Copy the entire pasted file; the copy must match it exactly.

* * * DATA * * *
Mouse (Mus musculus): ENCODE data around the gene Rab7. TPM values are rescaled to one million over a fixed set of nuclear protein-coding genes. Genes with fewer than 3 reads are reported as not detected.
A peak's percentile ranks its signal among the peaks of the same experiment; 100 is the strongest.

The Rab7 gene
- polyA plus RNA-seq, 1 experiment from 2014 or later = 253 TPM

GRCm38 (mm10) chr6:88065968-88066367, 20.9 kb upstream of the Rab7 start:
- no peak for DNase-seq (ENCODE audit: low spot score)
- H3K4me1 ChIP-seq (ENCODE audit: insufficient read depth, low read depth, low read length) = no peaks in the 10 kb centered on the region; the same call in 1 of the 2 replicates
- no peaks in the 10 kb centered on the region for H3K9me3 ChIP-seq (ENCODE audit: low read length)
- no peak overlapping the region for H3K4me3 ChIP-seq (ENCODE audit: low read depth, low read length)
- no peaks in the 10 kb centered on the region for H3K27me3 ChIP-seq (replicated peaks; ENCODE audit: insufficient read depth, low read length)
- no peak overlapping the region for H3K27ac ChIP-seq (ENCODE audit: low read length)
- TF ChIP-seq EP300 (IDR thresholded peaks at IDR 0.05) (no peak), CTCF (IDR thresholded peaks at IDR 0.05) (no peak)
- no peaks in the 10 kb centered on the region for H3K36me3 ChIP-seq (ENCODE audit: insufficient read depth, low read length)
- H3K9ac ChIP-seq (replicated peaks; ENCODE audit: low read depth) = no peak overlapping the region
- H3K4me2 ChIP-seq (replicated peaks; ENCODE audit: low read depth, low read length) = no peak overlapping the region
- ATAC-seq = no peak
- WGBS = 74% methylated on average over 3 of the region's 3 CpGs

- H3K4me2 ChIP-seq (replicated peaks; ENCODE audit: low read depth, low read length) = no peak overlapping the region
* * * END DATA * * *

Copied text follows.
Mouse (Mus musculus): ENCODE data around the gene Rab7. TPM values are rescaled to one million over a fixed set of nuclear protein-coding genes. Genes with fewer than 3 reads are reported as not detected.
A peak's percentile ranks its signal among the peaks of the same experiment; 100 is the strongest.

The Rab7 gene
- polyA plus RNA-seq, 1 experiment from 2014 or later = 253 TPM

GRCm38 (mm10) chr6:88065968-88066367, 20.9 kb upstream of the Rab7 start:
- no peak for DNase-seq (ENCODE audit: low spot score)
- H3K4me1 ChIP-seq (ENCODE audit: insufficient read depth, low read depth, low read length) = no peaks in the 10 kb centered on the region; the same call in 1 of the 2 replicates
- no peaks in the 10 kb centered on the region for H3K9me3 ChIP-seq (ENCODE audit: low read length)
- no peak overlapping the region for H3K4me3 ChIP-seq (ENCODE audit: low read depth, low read length)
- no peaks in the 10 kb centered on the region for H3K27me3 ChIP-seq (replicated peaks; ENCODE audit: insufficient read depth, low read length)
- no peak overlapping the region for H3K27ac ChIP-seq (ENCODE audit: low read length)
- TF ChIP-seq EP300 (IDR thresholded peaks at IDR 0.05) (no peak), CTCF (IDR thresholded peaks at IDR 0.05) (no peak)
- no peaks in the 10 kb centered on the region for H3K36me3 ChIP-seq (ENCODE audit: insufficient read depth, low read length)
- H3K9ac ChIP-seq (replicated peaks; ENCODE audit: low read depth) = no peak overlapping the region
- H3K4me2 ChIP-seq (replicated peaks; ENCODE audit: low read depth, low read length) = no peak overlapping the region
- ATAC-seq = no peak
- WGBS = 74% methylated on average over 3 of the region's 3 CpGs

- H3K4me2 ChIP-seq (replicated peaks; ENCODE audit: low read depth, low read length) = no peak overlapping the region